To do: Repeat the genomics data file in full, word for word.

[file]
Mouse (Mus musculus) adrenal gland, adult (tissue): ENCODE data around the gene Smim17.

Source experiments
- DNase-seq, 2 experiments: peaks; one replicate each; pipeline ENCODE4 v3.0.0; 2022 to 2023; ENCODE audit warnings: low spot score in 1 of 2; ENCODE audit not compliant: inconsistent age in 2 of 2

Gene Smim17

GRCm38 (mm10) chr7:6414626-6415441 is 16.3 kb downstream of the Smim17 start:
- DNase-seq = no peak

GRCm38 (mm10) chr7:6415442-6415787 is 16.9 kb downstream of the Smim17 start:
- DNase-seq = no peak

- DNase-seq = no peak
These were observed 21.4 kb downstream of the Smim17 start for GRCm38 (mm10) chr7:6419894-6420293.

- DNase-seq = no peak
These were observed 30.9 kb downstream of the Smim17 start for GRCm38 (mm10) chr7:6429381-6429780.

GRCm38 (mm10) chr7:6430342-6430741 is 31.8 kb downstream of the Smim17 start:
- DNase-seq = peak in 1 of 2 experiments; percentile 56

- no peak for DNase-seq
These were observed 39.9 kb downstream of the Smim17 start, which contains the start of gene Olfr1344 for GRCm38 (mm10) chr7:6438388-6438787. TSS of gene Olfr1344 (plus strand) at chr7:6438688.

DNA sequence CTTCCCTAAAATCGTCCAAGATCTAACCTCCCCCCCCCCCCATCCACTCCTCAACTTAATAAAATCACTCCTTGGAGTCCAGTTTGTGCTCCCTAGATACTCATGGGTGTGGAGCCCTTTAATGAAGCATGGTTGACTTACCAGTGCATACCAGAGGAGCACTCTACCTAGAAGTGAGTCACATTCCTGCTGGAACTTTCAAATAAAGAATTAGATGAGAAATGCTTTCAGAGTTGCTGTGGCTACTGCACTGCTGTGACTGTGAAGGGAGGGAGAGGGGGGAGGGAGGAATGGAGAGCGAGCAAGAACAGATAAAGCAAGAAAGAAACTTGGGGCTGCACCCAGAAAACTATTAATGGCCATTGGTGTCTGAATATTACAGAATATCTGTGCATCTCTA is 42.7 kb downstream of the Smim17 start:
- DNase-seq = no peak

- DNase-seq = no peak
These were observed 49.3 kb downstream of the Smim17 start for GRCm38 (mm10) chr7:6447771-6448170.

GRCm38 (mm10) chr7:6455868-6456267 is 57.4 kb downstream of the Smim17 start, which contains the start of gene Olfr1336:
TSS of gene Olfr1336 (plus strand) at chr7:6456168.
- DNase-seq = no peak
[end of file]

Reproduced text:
Mouse (Mus musculus) adrenal gland, adult (tissue): ENCODE data around the gene Smim17.

Source experiments
- DNase-seq, 2 experiments: peaks; one replicate each; pipeline ENCODE4 v3.0.0; 2022 to 2023; ENCODE audit warnings: low spot score in 1 of 2; ENCODE audit not compliant: inconsistent age in 2 of 2

Gene Smim17

GRCm38 (mm10) chr7:6414626-6415441 is 16.3 kb downstream of the Smim17 start:
- DNase-seq = no peak

GRCm38 (mm10) chr7:6415442-6415787 is 16.9 kb downstream of the Smim17 start:
- DNase-seq = no peak

- DNase-seq = no peak
These were observed 21.4 kb downstream of the Smim17 start for GRCm38 (mm10) chr7:6419894-6420293.

- DNase-seq = no peak
These were observed 30.9 kb downstream of the Smim17 start for GRCm38 (mm10) chr7:6429381-6429780.

GRCm38 (mm10) chr7:6430342-6430741 is 31.8 kb downstream of the Smim17 start:
- DNase-seq = peak in 1 of 2 experiments; percentile 56

- no peak for DNase-seq
These were observed 39.9 kb downstream of the Smim17 start, which contains the start of gene Olfr1344 for GRCm38 (mm10) chr7:6438388-6438787. TSS of gene Olfr1344 (plus strand) at chr7:6438688.

DNA sequence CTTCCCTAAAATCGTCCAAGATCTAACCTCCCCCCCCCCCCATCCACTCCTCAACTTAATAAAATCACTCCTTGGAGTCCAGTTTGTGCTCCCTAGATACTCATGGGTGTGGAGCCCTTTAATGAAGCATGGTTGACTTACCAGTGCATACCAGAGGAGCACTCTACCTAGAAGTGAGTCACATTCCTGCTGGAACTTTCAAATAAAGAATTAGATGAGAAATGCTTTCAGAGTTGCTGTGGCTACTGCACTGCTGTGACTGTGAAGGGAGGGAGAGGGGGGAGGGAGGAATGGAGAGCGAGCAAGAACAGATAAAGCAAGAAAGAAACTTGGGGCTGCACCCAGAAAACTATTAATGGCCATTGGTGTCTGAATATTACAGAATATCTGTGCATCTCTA is 42.7 kb downstream of the Smim17 start:
- DNase-seq = no peak

- DNase-seq = no peak
These were observed 49.3 kb downstream of the Smim17 start for GRCm38 (mm10) chr7:6447771-6448170.

GRCm38 (mm10) chr7:6455868-6456267 is 57.4 kb downstream of the Smim17 start, which contains the start of gene Olfr1336:
TSS of gene Olfr1336 (plus strand) at chr7:6456168.
- DNase-seq = no peak